In 1998, Interplay Entertainment published Baldur's Gate, a video game that was a huge commercial and cultural success. The game took place in the high fantasy world of Ed Greenwood's Forgotten Realms, a popular Dungeons & Dragons campaign setting.
The game contained all of the familiar tropes of a tabletop role-playing game. Whilst it offered some formal guidelines, players were free to choose their character’s race, occupation and moral outlook – among other forms of characterization.
Most importantly, players were able to progress through the story by making their own decisions, with Baldur's Gate offering a considerable selection of unique narrative options.
As a thoughtful and ambitious video game, Baldur's Gate would later become a blueprint for future role-playing games, influencing generations of writers and developers working in the industry.
In 2012, Baldur's Gate: Enhanced Edition was released by Canadian video game developer and publisher, Beamdog. Baldur's Gate: Enhanced Edition is essentially a remake of the 1998 version of Baldur's Gate, with a few added features.
According to their site, “Beamdog loves taking classic video games and updating them for modern gamers.” These developments have allowed players, “to experience the epic adventures on PC and Mac,” whilst enjoying a “host of new features.”
This year, Beamdog released Baldur’s Gate: Siege of Dragonspear, sparking controversy with “the first new game in the Baldur’s Gate series in over a decade.”
From what I can discern, most players aren’t bothered by the inclusion of a transgender character, but that it was shoehorned in to fit a politically correct worldview.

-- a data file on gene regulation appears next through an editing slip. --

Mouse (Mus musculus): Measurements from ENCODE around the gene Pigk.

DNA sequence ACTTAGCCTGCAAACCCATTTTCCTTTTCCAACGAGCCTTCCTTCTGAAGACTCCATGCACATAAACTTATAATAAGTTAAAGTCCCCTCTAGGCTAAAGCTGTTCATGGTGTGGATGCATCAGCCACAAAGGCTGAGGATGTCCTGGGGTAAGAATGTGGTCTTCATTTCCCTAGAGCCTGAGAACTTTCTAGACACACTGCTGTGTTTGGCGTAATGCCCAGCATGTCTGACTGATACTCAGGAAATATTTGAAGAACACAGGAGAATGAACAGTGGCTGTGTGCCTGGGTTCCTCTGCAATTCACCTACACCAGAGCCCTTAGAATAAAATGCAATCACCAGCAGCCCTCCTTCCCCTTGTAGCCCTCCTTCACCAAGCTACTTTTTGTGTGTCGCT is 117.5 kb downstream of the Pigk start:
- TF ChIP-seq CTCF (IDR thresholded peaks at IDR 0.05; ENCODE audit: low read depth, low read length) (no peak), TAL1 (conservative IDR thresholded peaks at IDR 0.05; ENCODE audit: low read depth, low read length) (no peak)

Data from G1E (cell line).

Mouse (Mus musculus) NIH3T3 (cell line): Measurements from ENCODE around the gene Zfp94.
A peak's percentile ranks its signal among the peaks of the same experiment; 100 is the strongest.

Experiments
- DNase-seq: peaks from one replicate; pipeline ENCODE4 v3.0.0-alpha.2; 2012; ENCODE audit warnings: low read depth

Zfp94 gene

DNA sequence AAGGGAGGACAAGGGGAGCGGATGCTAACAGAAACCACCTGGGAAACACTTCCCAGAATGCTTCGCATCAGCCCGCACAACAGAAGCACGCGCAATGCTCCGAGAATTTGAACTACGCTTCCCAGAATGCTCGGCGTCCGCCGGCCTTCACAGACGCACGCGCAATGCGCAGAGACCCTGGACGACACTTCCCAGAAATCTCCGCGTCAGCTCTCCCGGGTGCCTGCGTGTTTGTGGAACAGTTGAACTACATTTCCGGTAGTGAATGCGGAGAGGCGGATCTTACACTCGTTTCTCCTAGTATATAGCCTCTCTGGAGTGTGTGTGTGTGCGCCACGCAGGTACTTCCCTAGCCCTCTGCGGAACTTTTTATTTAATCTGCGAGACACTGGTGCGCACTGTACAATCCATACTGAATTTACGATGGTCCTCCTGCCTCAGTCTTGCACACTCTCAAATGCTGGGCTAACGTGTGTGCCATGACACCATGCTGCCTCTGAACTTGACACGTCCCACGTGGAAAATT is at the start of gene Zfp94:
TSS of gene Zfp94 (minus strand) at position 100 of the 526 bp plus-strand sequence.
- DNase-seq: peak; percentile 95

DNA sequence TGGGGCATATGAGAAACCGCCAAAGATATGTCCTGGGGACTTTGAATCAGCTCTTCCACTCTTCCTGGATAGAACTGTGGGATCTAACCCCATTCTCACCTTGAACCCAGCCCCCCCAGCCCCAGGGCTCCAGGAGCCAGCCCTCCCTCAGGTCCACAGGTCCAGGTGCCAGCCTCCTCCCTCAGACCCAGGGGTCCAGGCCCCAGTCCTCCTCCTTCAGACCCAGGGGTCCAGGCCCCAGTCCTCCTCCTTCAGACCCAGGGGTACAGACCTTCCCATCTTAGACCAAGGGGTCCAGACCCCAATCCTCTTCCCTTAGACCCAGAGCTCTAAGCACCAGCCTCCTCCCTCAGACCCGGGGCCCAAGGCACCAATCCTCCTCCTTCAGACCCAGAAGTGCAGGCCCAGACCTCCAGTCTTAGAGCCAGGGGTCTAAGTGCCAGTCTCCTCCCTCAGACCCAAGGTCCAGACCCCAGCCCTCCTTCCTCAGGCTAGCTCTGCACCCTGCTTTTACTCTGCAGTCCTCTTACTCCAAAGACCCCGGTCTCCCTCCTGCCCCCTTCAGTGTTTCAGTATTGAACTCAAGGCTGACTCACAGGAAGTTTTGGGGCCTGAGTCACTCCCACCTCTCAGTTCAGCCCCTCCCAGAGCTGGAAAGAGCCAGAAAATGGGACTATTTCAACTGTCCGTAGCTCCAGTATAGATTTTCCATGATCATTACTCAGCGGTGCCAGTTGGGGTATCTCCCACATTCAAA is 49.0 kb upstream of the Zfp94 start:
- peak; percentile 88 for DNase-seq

The character is poorly written, one-dimensional, and the product of what some critics are calling LGBT tokenism.
This transgender character was created by writer and developer Amber Scott. Last year, in a Beamdog forum post, Scott wrote the following:
“I'm the writer and creator. I get to make decisions about who I write about and why. I don't like writing about straight/white/cis people all the time. It's not reflective of the real world, it sets up s/w/c as the 'normal' baseline from which 'other' characters must be added, and it's boring. I consciously add as much diversity as I can to my writing and I don't care if people think that's 'forced' or fake.”
In response to the controversy surrounding Baldur’s Gate: Siege of Dragonspear, a Steam user wrote a post called ‘To Amber Scott from a trans woman.’ This post lambasted Scott for her blatant tokenism, writing:
“Thank you so much from a trans gamer for painting a target on our backs once again so you can virtue signal how progressive you are.”
The post later accused Scott of “[dancing] off to the warm glow of praise from [her own] ideological peers.”
This was met with additional posts on the Beamdog forums, from other players identifying as transgender. One post called the new transgender character “a cheap, lazy, 'safe' character who is included for the sole purpose of having a transgender character in the game.”
Another user wrote: “I hate being used as a political football.”
Unfortunately, Amber Scott made it quite clear that she doesn’t care what people think about her characterisation. For her, diversity is more important than authenticity. What’s more worrying is that Amber Scott obviously believes the inclusion of her "token" characters help make video games far more "reflective of the real world."
This attitude perfectly encapsulates the ideology of the regressive left, where supposedly "forward thinking" individuals demonstrate their ignorance of the minority they’re trying to represent.
In an email written to address the controversy, Beamdog stated:
“In retrospect, it would have been better served if we had introduced a transgender character with more development.” Additionally, in regards to the character’s comment about the Gamergate controversy, Beamdog said it “has nothing to do with [the] character and we will be removing the line.”
This controversy highlights an ongoing ideological battle concerning the covert politicization of video games.
Unfortunately, Beamdog’s statement has done very little to patch things up with the gaming community, with Baldur’s Gate: Siege of Dragonspear receiving harsh criticism from its consumer reviews.
For a company who have worked hard to ensure the conservation of video games, this whole ordeal is a real shame.